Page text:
So, I choose instead to seek the good in the year ahead. I choose to celebrate the kindness of family, friends and random strangers. I choose to see the good in people’s faces and actions. I choose to welcome what comes with a ‘glass half-full’ perspective. I choose to live this coming year with my one little word – gratitude. That is my choice.
Nestled in the
crook of the arm
of the beach –
through the shallows.
Submariner of the deep
from the sands.
We groaned with disappointment as we drove up the dirt track to our favourite tea spot, only to see a woman carrying her ‘picnic’ basket out of her 4WD and placing it heavily onto the rough wooden table. This was our spot. This was where we always had a tea break on our camping trip down south. This hidden lakeside spot was a long-forgotten and seldom-used bush site a long five kilometers from the back road that we always used. Miserably, we climbed out of our vehicle as they carried yet another ‘picnic’ basket and placed it on the ground beside the table.
Strangely, my husband called me over to them – and reluctantly, I went. What a surprise! Inside the ‘picnic’ basket, four of the cutest little joeys sat tucked up, heads poking out of their man-made ‘pouches’, as their wildlife carer, Adriayn fed them their bottled milk. Up close and personal, their little ears twisted this way and that, sensitive noses twitching in all the new smells, as they rubbed the tiniest little black paws across their faces, as they waited their turn.
Short grey fur was beginning to cover their lithe bodies, and I could not have been happier to be unexpectedly sharing a picnic spot in the bush with a wildlife carer, taking her lunch break with her brood, as she made her weekly 250 kilometre mail run to outlying farming communities!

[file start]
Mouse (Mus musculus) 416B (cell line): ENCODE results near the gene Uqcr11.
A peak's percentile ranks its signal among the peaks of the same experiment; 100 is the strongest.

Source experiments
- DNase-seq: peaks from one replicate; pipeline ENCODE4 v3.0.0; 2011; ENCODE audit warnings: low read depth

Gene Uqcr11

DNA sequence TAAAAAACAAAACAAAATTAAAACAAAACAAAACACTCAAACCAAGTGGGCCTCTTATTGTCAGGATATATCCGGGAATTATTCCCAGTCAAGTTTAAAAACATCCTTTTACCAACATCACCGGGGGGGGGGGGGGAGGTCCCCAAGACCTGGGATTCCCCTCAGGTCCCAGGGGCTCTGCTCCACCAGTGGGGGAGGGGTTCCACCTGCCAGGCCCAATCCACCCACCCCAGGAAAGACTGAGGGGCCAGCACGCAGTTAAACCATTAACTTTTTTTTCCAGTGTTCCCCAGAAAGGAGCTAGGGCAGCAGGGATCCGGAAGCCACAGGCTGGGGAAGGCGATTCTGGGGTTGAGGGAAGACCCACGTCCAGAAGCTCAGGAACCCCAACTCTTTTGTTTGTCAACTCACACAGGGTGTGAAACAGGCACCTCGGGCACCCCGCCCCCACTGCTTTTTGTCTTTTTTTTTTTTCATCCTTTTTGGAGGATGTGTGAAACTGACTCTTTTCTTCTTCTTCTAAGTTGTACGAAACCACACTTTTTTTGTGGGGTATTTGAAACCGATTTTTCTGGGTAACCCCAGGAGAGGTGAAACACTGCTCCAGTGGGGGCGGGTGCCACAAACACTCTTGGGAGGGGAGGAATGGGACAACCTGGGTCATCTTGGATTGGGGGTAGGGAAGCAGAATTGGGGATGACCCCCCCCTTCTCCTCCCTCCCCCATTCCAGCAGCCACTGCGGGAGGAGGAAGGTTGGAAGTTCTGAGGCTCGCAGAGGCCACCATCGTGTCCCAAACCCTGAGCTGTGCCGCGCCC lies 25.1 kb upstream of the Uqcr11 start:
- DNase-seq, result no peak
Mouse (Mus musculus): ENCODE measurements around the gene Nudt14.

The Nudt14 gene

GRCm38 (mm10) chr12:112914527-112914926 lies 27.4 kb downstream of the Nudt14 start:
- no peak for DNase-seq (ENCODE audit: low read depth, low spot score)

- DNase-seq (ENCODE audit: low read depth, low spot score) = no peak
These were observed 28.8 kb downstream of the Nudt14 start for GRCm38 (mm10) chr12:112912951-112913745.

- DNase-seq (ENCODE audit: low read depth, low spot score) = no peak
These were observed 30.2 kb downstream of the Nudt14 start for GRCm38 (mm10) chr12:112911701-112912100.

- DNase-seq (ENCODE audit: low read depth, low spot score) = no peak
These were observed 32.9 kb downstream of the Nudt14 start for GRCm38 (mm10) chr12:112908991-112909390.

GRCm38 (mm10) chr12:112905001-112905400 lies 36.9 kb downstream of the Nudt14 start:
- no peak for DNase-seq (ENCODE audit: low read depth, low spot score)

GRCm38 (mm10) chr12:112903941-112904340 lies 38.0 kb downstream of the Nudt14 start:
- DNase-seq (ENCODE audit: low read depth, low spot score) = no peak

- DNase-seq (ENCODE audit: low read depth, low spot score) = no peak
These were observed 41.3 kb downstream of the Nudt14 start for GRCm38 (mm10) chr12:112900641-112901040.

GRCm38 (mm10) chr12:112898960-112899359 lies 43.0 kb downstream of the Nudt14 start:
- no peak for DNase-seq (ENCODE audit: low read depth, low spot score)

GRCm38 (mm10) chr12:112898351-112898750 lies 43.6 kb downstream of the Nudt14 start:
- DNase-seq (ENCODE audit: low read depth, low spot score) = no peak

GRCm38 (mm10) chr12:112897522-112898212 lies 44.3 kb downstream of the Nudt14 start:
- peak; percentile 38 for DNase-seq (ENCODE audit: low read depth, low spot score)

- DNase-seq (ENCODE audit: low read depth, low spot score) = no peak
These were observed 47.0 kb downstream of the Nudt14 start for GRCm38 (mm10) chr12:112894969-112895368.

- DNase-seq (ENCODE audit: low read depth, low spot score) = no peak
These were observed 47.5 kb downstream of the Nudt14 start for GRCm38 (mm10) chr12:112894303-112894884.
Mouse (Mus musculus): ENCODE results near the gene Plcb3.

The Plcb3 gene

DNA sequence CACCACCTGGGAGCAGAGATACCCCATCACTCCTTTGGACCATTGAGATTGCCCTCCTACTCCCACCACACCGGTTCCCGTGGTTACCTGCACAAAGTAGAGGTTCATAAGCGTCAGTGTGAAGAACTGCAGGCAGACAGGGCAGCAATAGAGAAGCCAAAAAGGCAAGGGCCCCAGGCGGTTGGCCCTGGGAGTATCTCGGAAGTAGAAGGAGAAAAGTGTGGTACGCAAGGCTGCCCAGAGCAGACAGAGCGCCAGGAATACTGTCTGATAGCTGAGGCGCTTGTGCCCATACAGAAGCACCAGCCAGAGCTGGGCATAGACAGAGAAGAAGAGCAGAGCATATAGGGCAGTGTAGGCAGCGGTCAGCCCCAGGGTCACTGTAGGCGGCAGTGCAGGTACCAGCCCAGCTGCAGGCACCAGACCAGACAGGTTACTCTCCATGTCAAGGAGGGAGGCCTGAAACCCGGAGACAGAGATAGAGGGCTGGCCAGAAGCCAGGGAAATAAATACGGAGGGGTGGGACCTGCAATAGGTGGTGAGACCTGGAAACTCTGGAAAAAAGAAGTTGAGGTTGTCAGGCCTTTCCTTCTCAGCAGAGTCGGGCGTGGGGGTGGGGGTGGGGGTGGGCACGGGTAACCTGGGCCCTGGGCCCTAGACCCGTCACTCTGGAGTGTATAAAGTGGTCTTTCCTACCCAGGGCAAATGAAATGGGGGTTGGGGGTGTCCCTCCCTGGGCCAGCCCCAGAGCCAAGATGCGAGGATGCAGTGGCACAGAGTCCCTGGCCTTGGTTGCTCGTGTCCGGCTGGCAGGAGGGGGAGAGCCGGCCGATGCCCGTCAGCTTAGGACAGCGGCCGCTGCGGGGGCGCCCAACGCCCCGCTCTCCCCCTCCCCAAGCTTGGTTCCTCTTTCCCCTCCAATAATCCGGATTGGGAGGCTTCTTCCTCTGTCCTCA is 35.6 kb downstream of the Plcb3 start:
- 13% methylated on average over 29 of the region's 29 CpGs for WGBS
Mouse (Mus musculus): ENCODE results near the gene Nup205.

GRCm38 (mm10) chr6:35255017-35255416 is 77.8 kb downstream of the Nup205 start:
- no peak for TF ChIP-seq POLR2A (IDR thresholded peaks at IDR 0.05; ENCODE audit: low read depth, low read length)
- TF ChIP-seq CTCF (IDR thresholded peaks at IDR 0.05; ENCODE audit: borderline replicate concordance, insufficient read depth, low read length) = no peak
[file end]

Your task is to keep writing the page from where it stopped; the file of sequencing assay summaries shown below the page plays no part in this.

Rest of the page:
That’s life in the bush for you, with all its unexpected eccentricities!
“The whales are back in the bay!”
I knew it before I heard the answer to my question. People straggling off the whale watching boat had that sloppy smile and dreamy-eyed look of those who’ve witness the awesome mysteries of nature!
“Two young ones – over there!” she said, and I felt it too – that silly smile sliding unbidden onto my face.
Our boat harbour is the last man-made launching point before the Antarctic – 6 000 kilometers away. And to think these gentle giants, ‘dinosaurs of the deep’, travel all that way to birth in our bay! It truly is a celebration.
The chair spoke to me. It was nothing special, grand or new. It sat quietly at the back of the shop, out of place beside the newer, functional pieces around it. It did not scream out at me, “Pick me! I’m what you need!” But something about it drew me closer, to tentatively stroke the velvet seat and watch it gently rock. Softly, I heard its voice, “You know me.”